The recommendations deal with the First and Fourteenth Amendments to the U.S. Constitution, regarding freedom of speech and access to accurate information uncontrolled by the U.S. government, corporations, or other governments, and regarding full access to the right to vote. Reformed Christian principles are applied to net neutrality, surveillance, and security of personal data; protections for whistleblowers and protesters; respect for a free press and the responsibility of public agencies to provide information to citizens, without suppressing scientific data or conflicts of interest.

Presbyterian elected officials and civil servants are invited to reply to the resolution in public forums. The church itself is to model full participation of all members in church councils and accountability of its leaders.

One of the recommendations reinforces another action of the General Assembly calling for a study of humanities teaching, including religion and ethics, in colleges and universities related to the PC(USA):

“In order to faithfully model critical inquiry, colleges and universities historically related to the Presbyterian Church (U.S.A.) are encouraged to continue to honor the role of the humanities, including the teaching of religion and ethics, in their curricula, so that the complex values of culture and society can be better understood.”

Linked to truth and honesty is a commitment to the rule of law that speaks to the role of judges:

“Recognizing that human law is a human creation and therefore subject to error, we nonetheless affirm the democratic principle of equal protection under the law, as enshrined in the Fourteenth Amendment to the Constitution. Institutionally, this equal protection is guaranteed by an independent judiciary, the maintenance of which must continue to be a national priority. This has customarily meant laws to insulate judges from partisan politics as well as the use of objective qualifications in their selection, both of which approaches this assembly would endorse.”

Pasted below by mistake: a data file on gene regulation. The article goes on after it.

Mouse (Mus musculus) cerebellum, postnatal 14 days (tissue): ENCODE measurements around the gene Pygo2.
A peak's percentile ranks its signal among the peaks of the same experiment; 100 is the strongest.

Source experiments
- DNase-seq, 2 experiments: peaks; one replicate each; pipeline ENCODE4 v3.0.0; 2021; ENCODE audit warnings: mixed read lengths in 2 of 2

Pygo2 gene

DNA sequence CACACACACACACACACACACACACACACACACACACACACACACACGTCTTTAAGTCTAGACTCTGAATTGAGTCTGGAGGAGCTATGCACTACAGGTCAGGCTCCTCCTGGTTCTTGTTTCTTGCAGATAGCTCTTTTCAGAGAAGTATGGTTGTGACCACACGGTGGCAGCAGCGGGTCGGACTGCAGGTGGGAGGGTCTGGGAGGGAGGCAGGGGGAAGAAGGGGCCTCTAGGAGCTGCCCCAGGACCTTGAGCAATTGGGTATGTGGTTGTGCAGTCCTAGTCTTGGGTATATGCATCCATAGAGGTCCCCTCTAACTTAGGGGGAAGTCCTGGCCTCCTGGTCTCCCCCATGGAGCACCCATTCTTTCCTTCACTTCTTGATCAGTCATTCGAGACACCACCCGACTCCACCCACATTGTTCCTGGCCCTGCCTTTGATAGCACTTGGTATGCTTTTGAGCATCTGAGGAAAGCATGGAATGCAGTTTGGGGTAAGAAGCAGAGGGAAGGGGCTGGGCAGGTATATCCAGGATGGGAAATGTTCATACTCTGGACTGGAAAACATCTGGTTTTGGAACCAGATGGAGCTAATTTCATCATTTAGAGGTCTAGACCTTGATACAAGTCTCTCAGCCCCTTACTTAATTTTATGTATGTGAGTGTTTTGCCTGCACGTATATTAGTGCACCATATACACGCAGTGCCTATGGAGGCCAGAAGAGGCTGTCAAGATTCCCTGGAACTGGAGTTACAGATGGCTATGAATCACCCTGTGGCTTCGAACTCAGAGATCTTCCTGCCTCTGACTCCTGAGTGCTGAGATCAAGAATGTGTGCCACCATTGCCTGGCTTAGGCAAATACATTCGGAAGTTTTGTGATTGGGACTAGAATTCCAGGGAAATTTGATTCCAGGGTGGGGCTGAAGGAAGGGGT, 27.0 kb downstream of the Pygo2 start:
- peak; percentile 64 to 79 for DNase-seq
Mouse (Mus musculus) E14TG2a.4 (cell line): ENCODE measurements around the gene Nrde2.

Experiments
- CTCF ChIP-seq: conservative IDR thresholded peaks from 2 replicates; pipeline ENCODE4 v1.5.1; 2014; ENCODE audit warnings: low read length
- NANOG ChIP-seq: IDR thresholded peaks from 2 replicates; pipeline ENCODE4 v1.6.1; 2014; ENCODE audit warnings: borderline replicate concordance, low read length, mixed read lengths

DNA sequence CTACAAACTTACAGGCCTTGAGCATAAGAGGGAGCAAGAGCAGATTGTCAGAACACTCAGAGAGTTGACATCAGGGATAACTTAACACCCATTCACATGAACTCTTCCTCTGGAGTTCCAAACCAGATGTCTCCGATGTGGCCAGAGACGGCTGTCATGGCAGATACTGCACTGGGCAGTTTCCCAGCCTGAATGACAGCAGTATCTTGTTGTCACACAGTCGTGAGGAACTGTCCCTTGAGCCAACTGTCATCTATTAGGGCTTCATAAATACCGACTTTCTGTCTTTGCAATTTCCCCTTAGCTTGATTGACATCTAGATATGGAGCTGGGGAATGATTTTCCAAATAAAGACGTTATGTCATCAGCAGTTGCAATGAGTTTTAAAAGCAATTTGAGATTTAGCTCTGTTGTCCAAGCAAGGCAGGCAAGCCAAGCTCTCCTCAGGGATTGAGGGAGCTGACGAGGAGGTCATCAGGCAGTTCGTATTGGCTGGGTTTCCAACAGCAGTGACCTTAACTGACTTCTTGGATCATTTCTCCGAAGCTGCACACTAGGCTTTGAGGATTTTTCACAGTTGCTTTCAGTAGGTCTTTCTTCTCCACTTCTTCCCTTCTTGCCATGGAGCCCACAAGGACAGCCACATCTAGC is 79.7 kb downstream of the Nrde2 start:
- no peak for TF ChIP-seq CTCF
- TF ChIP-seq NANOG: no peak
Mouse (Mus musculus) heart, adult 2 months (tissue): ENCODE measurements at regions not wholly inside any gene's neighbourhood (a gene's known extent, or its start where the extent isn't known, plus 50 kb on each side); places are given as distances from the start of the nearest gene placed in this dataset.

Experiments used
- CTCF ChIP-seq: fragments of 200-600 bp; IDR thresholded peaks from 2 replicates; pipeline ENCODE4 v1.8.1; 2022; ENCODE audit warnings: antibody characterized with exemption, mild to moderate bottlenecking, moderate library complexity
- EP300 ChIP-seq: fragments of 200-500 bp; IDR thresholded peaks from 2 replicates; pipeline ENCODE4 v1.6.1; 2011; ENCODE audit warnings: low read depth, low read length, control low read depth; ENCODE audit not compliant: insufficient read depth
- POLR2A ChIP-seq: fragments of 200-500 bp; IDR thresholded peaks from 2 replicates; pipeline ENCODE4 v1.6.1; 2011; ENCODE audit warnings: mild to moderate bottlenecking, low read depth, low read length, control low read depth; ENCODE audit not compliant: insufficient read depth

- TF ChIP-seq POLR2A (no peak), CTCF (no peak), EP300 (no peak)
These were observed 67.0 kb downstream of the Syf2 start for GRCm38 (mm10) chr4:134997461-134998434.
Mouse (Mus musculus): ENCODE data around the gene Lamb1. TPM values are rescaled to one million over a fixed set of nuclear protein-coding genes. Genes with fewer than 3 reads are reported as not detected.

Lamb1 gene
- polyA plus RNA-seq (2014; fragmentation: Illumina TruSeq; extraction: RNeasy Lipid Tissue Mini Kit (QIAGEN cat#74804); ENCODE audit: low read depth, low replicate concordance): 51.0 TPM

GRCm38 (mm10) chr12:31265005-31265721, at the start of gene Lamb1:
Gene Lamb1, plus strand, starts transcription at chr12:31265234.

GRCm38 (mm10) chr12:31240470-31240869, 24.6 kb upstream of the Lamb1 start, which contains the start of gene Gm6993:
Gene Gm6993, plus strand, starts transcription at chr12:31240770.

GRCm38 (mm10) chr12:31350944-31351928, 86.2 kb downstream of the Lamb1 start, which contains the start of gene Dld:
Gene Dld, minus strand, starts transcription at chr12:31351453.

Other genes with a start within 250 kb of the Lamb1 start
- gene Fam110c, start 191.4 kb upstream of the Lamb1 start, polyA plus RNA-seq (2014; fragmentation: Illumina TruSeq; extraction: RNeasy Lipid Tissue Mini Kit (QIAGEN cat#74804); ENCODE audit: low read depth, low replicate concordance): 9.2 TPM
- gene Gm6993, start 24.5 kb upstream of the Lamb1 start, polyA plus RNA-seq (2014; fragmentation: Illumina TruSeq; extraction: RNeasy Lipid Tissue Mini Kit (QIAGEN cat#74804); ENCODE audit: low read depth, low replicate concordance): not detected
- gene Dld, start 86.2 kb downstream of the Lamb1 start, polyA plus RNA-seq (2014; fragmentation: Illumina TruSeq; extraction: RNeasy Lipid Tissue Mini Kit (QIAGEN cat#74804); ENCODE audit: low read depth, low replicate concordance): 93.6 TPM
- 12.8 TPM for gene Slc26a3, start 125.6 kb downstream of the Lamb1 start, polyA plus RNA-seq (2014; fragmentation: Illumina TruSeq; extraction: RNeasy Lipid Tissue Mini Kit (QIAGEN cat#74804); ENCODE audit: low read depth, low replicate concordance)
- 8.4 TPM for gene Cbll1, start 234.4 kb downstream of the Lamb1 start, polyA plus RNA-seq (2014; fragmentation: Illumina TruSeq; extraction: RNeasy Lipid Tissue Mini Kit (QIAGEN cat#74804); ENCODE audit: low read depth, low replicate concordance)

We live in politically contentious times that challenge our thinking, beliefs and values. The judiciary in the U.S. has been accused of becoming a partisan body, rendering politically-motivated decisions that serve only part of the U.S. population. Many doubt a full and accurate census will be conducted, leading to further divisions based on incorrect or missing data about those who live in our country. Thus, honest patriotism may be needed at all levels as the Presbyterian contribution to our nation’s moral atmosphere and its institutions.


Christian Iosso is coordinator of the Advisory Committee on Social Witness Policy for the Presbyterian Church (U.S.A.) and an ordained minister in the PC (USA). He serves as the senior editor of UNBOUND, an online journal of Christian social justice, and has written numerous articles on peacemaking and social justice for The Presbyterian Outlook, Horizons, and Presbyterians Today. Iosso was the co-editor of Prayers for The New Social Awakening, also published by Westminster John Knox Press.